Leahy Statement On The Need For A Strategy On Syria

Mr. President, the magnitude of atrocities and devastation in Syria caused by ISIS and the Assad regime, with support from Russia and Iran, is appalling.  When this calamity began in 2011, I doubt anyone predicted it would come to this.  Hundreds of thousands of people killed.  Half the population of the country displaced, many living as refugees in neighboring countries.  Whole cities reduced to rubble riddled with landmines and booby traps. 

For years, I, like others here, have called for a comprehensive U.S. strategy for responding to the Syrian crisis that is grounded in cooperation with the international community, to be presented to Congress.  I have also supported hundreds of millions of dollars in humanitarian aid to desperate Syrian civilians.  We must at least do what is within our power to address the needs of those affected while efforts are made to bring the violence to an end.

I have also defended Congress’ sole authority to declare war, which should always be based on a clear strategy.  I opposed the Obama Administration’s proposal for the authorization for the use of force in Syria in 2013 because it was overly broad, and would have ceded to the White House power reserved to Congress under the Constitution.  I have also opposed the manner in which President Trump has twice launched attacks against Syria without approval from Congress. 

While I recognize and appreciate the considerable precautions that were taken in the early hours of April 15th by the U.S. military to prevent civilian casualties and avoid targeting Russian assets in Syria, whenever military operations are conducted the outcome is never certain.  Things can go terribly wrong.  In this instance, instead of demolishing two or three Syrian chemical weapons facilities, we could have triggered a shooting war with Russia, and Israel and Iran might have quickly followed suit.  What began as a missile attack lasting a few minutes could have ignited a regional war.  That is a risk that Congress must be given the opportunity to weigh.      

The use of chemical weapons is a crime against humanity and a violation of international law that cannot be tolerated.  But it is also a fact that conventional attacks by the Assad regime have caused far more deaths of innocent men, women, and children.  The Assad regime has been slaughtering its own people for more than seven years by dropping barrel bombs, laying siege to cities to prevent access to food, water and medicine, and using poison gas.  While we all want to act decisively in the face of such atrocities, the United States cannot solve this crisis using Tomahawk missiles.  All such attacks can do, it appears, is degrade, most likely only temporarily, Assad’s ability to use chemical weapons.  This was demonstrated in the aftermath of President Trump’s first military response to Assad’s use of chemical weapons in April 2017.  It was conducted with great fanfare, without congressional authorization, and it failed to prevent future attacks.  President Trump has now launched a second attack without the approval of Congress, and he has proclaimed “Mission Accomplished.”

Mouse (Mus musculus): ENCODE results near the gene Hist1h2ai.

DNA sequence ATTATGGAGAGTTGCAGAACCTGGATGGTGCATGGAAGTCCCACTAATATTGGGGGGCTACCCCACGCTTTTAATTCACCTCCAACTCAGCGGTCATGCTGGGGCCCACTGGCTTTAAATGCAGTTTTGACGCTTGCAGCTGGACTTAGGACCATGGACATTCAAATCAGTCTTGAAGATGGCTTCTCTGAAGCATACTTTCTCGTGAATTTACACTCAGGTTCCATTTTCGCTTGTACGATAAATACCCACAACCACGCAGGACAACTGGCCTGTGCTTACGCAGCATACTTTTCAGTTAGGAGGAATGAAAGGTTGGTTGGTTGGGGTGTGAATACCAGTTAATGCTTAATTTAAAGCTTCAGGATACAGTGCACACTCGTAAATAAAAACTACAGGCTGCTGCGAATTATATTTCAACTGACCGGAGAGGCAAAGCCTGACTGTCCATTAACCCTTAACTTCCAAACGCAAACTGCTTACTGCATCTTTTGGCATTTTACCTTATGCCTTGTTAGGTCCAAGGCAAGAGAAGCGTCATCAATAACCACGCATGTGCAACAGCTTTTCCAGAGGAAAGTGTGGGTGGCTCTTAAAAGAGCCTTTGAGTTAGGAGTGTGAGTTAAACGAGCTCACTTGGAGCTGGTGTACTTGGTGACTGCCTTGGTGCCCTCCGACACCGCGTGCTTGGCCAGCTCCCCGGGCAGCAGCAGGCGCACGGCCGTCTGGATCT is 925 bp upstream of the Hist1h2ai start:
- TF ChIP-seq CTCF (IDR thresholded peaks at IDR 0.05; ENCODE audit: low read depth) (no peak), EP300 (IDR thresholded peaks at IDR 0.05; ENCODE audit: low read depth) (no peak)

Why didn’t the President seek Congress’ approval?  And what is the mission?  How would we have responded if the attacks had triggered an escalation of violence, potentially spinning out of control?  Those critical questions need answers.  

Perhaps the most fundamental question for this Administration is what does President Trump seek to achieve in Syria?  Is it limited to defeating ISIS and punishing Assad for using chemical weapons?  Are we willing to accept Russia and Iran determining Syria’s future?  If not, what is the strategy for ending the war, if Russia continues to block diplomatic efforts in the UN Security Council?  How does the White House explain cutting aid for refugees overseas, withdrawing the United States from the Global Compact on Migration, limiting the resettlement of Syrian refugees here to only 11 people so far in 2018, compared to 790 last year during the same period, and suspending $200 million in U.S. aid for civilians in Syria?  Those funds are intended to help improve the livelihoods of Syrians impacted by the war, including to provide access to basic services.   

Does the White House believe that it is in the national interest to conduct attacks against Syria, at the risk of triggering a wider war and after failing to produce the intended results in the past, but that it is not in our national interest to provide aid to Syrian civilians in areas controlled by our partners? 

I am also concerned about what these attacks against Syria may reveal about President Trump’s willingness to direct a military attack elsewhere without obtaining the consent of Congress, for example, against North Korea, or Iran. 

The conflict in Syria obviously has no easy solution, and it is apparent that it has no military solution.  It is the President’s job to explain what our strategy is, including how we can overcome Russia’s intransigence at the United Nations amidst mounting concerns that we will abandon the Syrian people, before he fires off another volley of missiles that do not get us any closer to a solution and which may have the opposite effect. 

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